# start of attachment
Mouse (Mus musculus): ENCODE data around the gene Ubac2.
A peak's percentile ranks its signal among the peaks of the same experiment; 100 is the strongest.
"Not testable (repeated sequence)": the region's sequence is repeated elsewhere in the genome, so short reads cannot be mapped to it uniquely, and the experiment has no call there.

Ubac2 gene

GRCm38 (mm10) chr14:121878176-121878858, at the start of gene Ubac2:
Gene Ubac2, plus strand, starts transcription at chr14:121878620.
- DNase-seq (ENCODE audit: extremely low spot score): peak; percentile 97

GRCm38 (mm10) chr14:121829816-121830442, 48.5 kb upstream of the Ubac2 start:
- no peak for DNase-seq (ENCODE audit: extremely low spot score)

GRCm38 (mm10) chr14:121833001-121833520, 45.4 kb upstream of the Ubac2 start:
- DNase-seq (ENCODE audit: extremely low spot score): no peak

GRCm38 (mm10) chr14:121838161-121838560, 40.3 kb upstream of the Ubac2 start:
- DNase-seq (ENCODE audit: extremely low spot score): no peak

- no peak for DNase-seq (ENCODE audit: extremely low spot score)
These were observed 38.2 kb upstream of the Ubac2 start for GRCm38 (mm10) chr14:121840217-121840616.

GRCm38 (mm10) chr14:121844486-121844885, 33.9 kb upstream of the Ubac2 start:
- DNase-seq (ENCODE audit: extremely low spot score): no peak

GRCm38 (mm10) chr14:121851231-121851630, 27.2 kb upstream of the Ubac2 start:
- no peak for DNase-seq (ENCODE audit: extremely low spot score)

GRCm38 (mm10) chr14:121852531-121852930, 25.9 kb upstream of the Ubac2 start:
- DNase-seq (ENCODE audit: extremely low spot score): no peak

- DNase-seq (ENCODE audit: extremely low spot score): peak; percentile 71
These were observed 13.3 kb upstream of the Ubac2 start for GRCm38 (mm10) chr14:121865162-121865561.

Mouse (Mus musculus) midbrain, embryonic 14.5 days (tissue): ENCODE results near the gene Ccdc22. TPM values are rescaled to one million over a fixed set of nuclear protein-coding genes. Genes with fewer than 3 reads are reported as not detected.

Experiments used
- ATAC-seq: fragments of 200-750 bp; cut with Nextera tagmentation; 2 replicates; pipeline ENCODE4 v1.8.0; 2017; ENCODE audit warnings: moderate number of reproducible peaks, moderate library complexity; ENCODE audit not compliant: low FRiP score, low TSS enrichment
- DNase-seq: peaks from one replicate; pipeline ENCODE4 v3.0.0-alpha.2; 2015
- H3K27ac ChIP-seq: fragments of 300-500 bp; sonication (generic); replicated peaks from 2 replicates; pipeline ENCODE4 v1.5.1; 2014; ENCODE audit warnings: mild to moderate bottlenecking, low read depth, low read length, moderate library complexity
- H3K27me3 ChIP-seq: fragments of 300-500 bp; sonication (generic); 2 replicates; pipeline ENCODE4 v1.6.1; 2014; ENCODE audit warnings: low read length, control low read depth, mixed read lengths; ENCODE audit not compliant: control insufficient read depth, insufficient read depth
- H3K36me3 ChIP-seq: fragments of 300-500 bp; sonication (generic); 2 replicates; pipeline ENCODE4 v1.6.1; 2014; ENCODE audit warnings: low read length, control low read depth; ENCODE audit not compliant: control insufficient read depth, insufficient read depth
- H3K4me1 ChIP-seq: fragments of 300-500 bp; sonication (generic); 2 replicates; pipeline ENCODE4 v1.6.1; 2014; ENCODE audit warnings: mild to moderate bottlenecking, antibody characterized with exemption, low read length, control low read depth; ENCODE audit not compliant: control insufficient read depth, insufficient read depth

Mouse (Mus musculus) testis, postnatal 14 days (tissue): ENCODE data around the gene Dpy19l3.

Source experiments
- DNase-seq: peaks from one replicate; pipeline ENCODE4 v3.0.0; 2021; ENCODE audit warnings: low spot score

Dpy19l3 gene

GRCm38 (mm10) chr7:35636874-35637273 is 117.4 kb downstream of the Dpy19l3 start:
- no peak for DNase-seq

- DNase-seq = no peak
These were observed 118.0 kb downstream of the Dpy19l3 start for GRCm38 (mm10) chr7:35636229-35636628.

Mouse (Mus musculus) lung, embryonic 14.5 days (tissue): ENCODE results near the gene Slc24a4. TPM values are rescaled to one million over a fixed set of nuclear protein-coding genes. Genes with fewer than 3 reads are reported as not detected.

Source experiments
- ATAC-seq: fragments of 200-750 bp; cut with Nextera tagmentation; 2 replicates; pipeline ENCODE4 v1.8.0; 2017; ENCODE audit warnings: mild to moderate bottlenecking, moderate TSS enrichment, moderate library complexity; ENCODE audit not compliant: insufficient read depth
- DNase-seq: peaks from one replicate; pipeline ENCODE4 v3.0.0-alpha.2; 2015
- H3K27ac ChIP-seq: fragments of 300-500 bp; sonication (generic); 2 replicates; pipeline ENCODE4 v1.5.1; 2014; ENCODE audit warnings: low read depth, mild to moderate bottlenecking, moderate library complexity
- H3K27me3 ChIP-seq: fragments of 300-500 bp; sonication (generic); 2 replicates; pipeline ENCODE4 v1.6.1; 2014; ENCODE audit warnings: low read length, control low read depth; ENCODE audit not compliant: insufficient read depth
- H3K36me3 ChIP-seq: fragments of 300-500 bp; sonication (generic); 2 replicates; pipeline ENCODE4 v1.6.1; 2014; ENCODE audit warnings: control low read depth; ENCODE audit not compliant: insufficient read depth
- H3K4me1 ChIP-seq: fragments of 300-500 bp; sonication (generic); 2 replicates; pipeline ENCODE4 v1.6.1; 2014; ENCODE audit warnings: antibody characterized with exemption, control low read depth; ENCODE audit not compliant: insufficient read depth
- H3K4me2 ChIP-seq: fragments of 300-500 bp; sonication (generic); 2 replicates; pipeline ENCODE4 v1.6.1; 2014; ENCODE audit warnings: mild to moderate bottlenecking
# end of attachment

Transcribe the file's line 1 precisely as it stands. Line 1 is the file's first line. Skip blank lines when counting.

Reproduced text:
Mouse (Mus musculus): ENCODE data around the gene Ubac2.